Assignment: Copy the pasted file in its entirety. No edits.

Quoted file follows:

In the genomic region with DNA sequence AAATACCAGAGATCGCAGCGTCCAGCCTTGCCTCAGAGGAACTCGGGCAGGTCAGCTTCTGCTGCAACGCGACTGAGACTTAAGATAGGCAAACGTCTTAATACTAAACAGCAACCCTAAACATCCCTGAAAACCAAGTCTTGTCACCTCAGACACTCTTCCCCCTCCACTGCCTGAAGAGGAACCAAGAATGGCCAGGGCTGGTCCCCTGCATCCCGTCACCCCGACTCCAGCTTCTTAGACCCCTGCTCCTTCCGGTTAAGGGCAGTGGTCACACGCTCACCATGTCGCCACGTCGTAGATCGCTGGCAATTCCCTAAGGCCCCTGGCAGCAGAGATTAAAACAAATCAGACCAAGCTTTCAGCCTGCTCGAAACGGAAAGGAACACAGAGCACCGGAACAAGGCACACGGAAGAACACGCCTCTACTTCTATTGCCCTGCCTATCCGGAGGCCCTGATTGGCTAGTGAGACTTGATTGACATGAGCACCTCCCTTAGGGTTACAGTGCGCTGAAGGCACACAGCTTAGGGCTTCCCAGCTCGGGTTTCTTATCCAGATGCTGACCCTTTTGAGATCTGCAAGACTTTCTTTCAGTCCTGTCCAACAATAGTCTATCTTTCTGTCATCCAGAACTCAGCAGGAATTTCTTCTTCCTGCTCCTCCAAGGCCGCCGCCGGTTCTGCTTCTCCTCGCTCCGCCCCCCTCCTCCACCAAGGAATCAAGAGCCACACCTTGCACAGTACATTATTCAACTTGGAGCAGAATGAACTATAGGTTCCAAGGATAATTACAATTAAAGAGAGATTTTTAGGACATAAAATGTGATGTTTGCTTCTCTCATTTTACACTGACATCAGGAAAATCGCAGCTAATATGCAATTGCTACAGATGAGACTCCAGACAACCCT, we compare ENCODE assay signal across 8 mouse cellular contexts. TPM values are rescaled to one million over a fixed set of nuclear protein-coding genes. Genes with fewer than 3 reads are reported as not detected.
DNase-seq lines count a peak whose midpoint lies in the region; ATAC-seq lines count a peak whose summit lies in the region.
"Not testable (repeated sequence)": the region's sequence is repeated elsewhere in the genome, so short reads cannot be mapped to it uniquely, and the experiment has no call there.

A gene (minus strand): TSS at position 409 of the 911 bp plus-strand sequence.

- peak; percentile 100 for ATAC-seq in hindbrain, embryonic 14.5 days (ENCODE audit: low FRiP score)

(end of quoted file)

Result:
In the genomic region with DNA sequence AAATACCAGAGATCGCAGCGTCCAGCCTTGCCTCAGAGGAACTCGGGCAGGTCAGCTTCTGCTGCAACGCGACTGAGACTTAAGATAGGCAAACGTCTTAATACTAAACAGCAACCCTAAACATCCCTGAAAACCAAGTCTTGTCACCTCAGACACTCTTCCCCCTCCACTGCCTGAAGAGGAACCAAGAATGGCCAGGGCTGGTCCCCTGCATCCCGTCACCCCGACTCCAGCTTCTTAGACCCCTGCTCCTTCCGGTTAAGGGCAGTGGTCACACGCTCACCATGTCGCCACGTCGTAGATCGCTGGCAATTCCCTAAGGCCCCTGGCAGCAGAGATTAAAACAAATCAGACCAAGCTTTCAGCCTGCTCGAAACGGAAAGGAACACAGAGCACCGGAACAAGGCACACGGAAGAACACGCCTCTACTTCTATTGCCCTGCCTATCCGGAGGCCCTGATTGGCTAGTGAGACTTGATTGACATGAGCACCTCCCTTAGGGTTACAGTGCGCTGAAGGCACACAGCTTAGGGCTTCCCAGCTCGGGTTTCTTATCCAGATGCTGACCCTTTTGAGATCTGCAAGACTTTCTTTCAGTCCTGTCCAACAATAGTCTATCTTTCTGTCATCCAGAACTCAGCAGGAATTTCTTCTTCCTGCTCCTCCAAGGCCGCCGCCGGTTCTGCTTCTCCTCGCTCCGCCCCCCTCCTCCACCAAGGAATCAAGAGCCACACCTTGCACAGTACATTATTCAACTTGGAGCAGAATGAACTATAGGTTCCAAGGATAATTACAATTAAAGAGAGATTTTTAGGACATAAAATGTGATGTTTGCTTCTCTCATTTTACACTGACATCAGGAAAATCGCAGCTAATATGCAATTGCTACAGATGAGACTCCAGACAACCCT, we compare ENCODE assay signal across 8 mouse cellular contexts. TPM values are rescaled to one million over a fixed set of nuclear protein-coding genes. Genes with fewer than 3 reads are reported as not detected.
DNase-seq lines count a peak whose midpoint lies in the region; ATAC-seq lines count a peak whose summit lies in the region.
"Not testable (repeated sequence)": the region's sequence is repeated elsewhere in the genome, so short reads cannot be mapped to it uniquely, and the experiment has no call there.

A gene (minus strand): TSS at position 409 of the 911 bp plus-strand sequence.

- peak; percentile 100 for ATAC-seq in hindbrain, embryonic 14.5 days (ENCODE audit: low FRiP score)